by Gemma Reguera
Fig. 1: An ant infected by O. unilateralis bites the underside of a
leaf. The fungal stroma emerges from the back of the ant’s head and
develops a fruiting body with a capsule full of spores. Once matured,
the capsule is released and the spores disperse on the forest floor.
Courtesy of David P. Hughes. Source.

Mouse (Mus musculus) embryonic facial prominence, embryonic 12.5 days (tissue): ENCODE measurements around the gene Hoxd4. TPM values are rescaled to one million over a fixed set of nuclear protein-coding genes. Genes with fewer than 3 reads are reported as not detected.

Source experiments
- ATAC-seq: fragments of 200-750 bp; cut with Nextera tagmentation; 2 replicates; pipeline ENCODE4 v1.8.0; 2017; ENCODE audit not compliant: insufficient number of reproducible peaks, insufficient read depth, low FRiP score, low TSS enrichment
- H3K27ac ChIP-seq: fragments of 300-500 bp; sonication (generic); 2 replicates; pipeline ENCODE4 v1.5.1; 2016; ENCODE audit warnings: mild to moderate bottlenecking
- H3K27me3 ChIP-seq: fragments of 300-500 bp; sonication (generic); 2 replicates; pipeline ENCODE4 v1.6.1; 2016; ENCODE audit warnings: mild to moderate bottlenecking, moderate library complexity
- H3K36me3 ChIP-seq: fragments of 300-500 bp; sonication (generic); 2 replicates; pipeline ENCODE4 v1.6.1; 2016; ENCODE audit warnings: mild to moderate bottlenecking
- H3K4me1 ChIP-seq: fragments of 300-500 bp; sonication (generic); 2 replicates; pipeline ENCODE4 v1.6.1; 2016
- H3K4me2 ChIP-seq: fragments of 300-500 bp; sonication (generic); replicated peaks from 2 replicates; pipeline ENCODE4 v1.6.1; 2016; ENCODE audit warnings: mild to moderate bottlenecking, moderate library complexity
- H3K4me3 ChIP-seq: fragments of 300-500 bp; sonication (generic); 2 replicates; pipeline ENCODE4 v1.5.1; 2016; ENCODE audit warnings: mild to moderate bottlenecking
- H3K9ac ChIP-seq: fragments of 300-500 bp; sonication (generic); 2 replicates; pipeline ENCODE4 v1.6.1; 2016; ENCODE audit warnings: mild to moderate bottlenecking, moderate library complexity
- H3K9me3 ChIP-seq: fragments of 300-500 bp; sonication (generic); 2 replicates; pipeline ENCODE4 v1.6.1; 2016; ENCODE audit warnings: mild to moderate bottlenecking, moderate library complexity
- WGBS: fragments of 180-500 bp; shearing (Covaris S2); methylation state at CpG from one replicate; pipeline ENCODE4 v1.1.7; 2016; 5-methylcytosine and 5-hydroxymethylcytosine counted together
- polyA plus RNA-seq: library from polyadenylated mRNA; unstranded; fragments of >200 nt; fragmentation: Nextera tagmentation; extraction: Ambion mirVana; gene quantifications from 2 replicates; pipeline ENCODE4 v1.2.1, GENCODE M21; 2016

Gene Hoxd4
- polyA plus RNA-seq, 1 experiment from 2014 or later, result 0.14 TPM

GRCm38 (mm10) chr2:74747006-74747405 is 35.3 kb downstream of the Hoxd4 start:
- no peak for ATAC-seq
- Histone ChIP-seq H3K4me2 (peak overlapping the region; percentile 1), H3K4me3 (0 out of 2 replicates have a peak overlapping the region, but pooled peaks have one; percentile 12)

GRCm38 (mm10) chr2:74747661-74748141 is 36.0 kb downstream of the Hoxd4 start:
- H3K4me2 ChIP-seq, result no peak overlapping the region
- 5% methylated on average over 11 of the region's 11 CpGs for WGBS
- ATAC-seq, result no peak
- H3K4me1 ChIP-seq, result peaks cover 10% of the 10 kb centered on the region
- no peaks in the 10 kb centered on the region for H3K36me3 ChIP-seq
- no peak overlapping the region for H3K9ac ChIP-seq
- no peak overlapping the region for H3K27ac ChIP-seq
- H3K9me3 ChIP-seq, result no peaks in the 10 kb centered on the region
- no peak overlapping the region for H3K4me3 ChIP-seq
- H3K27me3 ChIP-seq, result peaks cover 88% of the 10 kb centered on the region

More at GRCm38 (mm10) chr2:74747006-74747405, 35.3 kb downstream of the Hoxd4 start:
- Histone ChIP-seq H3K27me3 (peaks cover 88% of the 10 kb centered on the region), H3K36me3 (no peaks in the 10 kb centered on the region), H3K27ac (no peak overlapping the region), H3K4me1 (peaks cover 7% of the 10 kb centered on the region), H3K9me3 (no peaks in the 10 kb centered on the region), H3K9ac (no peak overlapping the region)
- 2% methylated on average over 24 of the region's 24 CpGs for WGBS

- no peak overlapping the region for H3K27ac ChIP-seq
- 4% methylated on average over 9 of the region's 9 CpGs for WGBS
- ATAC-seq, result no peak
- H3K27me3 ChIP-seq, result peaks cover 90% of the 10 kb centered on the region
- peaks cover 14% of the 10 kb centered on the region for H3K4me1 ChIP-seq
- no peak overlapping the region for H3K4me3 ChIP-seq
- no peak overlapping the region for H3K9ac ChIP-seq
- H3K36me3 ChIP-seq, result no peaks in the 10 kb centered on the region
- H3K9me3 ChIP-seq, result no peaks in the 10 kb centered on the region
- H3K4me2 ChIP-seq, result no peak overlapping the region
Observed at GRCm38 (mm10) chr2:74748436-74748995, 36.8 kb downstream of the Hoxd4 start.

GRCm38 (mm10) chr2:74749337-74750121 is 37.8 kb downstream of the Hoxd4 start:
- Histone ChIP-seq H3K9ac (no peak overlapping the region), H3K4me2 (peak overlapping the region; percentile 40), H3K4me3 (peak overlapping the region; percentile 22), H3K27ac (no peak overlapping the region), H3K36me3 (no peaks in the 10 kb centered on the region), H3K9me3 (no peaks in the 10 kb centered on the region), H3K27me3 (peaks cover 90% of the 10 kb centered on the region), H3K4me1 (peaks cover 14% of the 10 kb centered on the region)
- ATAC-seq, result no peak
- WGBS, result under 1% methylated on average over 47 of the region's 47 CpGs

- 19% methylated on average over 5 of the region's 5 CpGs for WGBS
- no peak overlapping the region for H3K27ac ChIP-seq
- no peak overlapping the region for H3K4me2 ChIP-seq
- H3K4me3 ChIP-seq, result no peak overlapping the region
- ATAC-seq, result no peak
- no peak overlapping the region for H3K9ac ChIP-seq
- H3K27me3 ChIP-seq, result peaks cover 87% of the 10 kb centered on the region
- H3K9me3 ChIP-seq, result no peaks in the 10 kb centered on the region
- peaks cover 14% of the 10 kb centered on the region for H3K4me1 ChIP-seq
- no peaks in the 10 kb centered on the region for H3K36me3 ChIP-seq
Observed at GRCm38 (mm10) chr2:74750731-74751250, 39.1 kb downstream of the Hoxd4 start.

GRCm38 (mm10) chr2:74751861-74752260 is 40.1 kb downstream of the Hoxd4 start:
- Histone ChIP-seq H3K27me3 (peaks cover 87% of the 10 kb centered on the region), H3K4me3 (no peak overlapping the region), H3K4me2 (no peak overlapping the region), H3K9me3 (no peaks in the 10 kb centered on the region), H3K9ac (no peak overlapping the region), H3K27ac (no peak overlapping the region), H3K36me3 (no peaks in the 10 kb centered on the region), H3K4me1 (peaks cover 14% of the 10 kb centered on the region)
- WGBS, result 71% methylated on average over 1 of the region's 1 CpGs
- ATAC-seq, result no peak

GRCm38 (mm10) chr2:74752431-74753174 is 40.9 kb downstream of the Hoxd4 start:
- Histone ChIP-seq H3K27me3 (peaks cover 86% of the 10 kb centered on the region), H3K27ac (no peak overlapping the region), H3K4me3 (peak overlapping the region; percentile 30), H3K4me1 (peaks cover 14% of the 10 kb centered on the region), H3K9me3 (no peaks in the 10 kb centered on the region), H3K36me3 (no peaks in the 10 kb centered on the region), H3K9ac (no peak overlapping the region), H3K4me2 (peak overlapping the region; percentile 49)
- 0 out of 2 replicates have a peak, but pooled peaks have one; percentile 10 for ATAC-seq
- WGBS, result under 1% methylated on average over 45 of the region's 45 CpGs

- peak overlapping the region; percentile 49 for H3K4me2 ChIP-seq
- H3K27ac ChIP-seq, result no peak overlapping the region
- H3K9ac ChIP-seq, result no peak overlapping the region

In a recent post I shared with you some amazing things I had learnt about coprophilous (‘dung-loving’) fungi that spit their spores like pros. What I did not tell you then is that my six-year-old son also fell in love with the spitting fungi (dung + spit = child’s interest!) and wanted to learn more. So we spent hours watching online videos until we stumbled upon a BBC’s Planet Earth video narrated by the great David Attenborough about ant parasitic fungi in the genus Cordyceps. The video shows a carpenter ant (genus Camponotus) that has been infected by spores of the fungus Ophiocordyceps unilateralis. The spores germinate inside the ant’s respiratory track and the mycelia grow towards the brain while feeding on soft tissues. Once the fungus reaches the brain, it induces behavioral changes such that the ant climbs up vegetation and bites the underside of the leaves. There the ant awaits its death while the fungus continues to grow within. The stroma stalk of the fungus eventually protrudes from the back of the ant’s head and a fruiting body bearing a capsule filled with spores forms near its tip (Fig. 1). Once the spores are sexually mature, the capsule is released, and then explodes, either in the air or upon hitting the ground. This delivers the spores into the path of healthy ants, there to start a new cycle of infection.